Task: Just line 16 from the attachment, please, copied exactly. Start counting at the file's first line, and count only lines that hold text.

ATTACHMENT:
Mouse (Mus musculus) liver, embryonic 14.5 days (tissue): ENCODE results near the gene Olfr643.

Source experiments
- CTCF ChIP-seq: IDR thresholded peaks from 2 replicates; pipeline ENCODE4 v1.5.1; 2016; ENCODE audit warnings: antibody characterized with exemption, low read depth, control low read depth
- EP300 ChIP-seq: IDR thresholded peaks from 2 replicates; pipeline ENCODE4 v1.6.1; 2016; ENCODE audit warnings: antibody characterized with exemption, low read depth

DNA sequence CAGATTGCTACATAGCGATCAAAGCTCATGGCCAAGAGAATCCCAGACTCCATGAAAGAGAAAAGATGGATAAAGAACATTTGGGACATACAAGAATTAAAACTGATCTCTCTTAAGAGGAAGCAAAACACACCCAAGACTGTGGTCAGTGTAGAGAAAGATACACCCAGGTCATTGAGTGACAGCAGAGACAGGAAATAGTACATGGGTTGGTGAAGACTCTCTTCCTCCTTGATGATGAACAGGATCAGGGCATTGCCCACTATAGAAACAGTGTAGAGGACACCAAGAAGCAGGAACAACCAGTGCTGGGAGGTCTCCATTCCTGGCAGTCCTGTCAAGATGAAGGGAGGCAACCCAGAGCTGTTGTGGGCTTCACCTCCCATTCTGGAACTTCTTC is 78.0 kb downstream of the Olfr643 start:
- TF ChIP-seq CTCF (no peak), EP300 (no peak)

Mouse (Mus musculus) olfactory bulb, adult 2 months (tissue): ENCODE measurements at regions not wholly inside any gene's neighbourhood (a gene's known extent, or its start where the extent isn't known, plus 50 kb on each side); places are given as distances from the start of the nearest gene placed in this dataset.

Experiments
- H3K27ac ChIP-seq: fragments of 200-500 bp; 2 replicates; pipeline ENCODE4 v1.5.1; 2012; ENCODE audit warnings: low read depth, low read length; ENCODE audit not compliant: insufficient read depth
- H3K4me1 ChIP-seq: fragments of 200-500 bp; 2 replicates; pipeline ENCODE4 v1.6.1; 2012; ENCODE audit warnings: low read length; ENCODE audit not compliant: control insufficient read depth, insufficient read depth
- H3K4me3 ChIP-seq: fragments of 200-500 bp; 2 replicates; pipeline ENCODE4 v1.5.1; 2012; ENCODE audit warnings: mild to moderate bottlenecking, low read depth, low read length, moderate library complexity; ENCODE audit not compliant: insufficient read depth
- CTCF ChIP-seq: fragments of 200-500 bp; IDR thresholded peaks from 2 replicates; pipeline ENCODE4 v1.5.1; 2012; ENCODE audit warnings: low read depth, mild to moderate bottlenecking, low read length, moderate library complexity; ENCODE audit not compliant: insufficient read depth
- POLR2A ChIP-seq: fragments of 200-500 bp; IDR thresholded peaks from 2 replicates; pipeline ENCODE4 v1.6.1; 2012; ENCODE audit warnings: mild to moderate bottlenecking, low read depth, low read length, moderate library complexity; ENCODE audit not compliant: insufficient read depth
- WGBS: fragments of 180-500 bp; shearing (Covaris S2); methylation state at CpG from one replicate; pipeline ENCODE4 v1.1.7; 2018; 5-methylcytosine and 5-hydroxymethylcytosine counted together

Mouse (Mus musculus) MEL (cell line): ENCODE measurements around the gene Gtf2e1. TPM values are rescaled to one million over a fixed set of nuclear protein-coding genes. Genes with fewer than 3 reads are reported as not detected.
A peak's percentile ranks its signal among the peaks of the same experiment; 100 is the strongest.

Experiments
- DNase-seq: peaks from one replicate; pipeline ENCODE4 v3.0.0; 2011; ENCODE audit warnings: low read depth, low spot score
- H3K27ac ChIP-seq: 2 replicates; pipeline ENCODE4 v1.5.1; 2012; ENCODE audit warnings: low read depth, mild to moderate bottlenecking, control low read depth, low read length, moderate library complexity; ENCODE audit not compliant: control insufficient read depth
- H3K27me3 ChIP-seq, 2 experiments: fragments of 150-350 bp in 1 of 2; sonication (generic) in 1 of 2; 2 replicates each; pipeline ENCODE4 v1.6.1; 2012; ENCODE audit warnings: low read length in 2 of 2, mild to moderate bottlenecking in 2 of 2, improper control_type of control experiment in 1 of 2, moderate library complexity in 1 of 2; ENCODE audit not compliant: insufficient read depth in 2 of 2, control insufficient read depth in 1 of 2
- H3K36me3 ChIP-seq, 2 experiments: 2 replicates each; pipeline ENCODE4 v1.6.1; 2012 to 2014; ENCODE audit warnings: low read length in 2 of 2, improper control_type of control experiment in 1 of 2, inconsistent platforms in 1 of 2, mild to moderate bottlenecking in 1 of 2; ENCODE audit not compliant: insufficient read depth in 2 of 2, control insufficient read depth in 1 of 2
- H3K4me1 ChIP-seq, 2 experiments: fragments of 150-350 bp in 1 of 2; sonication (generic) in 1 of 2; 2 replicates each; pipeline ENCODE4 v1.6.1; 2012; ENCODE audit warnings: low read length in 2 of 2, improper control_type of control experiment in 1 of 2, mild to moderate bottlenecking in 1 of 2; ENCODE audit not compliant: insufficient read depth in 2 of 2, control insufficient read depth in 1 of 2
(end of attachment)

A peak's percentile ranks its signal among the peaks of the same experiment; 100 is the strongest.